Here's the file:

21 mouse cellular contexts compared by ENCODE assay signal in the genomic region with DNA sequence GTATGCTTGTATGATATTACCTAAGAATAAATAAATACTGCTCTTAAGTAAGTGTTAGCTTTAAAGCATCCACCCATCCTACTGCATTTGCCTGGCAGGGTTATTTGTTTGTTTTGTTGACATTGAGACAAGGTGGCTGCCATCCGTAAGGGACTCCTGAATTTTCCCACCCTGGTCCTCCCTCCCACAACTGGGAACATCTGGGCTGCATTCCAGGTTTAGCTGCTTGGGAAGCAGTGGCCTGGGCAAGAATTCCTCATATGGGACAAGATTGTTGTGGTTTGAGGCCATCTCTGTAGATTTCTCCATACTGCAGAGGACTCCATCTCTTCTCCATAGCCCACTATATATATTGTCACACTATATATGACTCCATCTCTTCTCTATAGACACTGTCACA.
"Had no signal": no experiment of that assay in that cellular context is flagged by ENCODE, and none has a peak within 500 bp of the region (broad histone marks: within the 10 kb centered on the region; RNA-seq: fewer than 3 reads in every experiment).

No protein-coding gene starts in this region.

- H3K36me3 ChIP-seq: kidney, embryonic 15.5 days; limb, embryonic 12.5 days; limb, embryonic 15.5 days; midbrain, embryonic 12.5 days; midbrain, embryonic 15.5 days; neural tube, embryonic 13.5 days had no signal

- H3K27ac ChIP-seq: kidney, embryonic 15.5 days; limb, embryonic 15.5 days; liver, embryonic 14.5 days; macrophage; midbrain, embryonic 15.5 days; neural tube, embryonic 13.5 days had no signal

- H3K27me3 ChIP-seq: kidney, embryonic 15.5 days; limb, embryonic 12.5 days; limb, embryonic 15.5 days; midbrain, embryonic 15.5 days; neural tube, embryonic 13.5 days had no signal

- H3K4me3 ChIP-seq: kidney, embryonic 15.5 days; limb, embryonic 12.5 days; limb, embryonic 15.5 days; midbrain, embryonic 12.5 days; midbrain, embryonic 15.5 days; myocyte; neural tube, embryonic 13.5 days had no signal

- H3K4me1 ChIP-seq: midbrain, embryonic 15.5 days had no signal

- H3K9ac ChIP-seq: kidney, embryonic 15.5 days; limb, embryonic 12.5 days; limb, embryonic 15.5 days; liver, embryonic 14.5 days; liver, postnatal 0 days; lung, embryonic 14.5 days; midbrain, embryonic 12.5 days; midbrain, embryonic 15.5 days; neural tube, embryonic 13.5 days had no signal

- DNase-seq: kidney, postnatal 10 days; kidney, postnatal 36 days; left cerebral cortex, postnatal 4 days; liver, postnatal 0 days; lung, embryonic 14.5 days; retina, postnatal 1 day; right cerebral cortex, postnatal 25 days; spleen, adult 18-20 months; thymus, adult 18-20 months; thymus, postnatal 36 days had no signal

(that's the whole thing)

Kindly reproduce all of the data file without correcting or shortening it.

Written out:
21 mouse cellular contexts compared by ENCODE assay signal in the genomic region with DNA sequence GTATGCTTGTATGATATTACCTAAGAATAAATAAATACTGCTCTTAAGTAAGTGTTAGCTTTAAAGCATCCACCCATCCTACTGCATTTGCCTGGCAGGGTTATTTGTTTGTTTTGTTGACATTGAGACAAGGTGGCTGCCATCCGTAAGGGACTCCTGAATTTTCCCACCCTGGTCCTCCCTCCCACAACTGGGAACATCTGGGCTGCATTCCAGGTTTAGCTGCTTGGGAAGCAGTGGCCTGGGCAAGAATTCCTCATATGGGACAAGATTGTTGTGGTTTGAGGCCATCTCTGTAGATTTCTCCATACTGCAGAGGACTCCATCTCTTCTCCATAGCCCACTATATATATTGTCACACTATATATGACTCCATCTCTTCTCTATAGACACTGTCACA.
"Had no signal": no experiment of that assay in that cellular context is flagged by ENCODE, and none has a peak within 500 bp of the region (broad histone marks: within the 10 kb centered on the region; RNA-seq: fewer than 3 reads in every experiment).

No protein-coding gene starts in this region.

- H3K36me3 ChIP-seq: kidney, embryonic 15.5 days; limb, embryonic 12.5 days; limb, embryonic 15.5 days; midbrain, embryonic 12.5 days; midbrain, embryonic 15.5 days; neural tube, embryonic 13.5 days had no signal

- H3K27ac ChIP-seq: kidney, embryonic 15.5 days; limb, embryonic 15.5 days; liver, embryonic 14.5 days; macrophage; midbrain, embryonic 15.5 days; neural tube, embryonic 13.5 days had no signal

- H3K27me3 ChIP-seq: kidney, embryonic 15.5 days; limb, embryonic 12.5 days; limb, embryonic 15.5 days; midbrain, embryonic 15.5 days; neural tube, embryonic 13.5 days had no signal

- H3K4me3 ChIP-seq: kidney, embryonic 15.5 days; limb, embryonic 12.5 days; limb, embryonic 15.5 days; midbrain, embryonic 12.5 days; midbrain, embryonic 15.5 days; myocyte; neural tube, embryonic 13.5 days had no signal

- H3K4me1 ChIP-seq: midbrain, embryonic 15.5 days had no signal

- H3K9ac ChIP-seq: kidney, embryonic 15.5 days; limb, embryonic 12.5 days; limb, embryonic 15.5 days; liver, embryonic 14.5 days; liver, postnatal 0 days; lung, embryonic 14.5 days; midbrain, embryonic 12.5 days; midbrain, embryonic 15.5 days; neural tube, embryonic 13.5 days had no signal

- DNase-seq: kidney, postnatal 10 days; kidney, postnatal 36 days; left cerebral cortex, postnatal 4 days; liver, postnatal 0 days; lung, embryonic 14.5 days; retina, postnatal 1 day; right cerebral cortex, postnatal 25 days; spleen, adult 18-20 months; thymus, adult 18-20 months; thymus, postnatal 36 days had no signal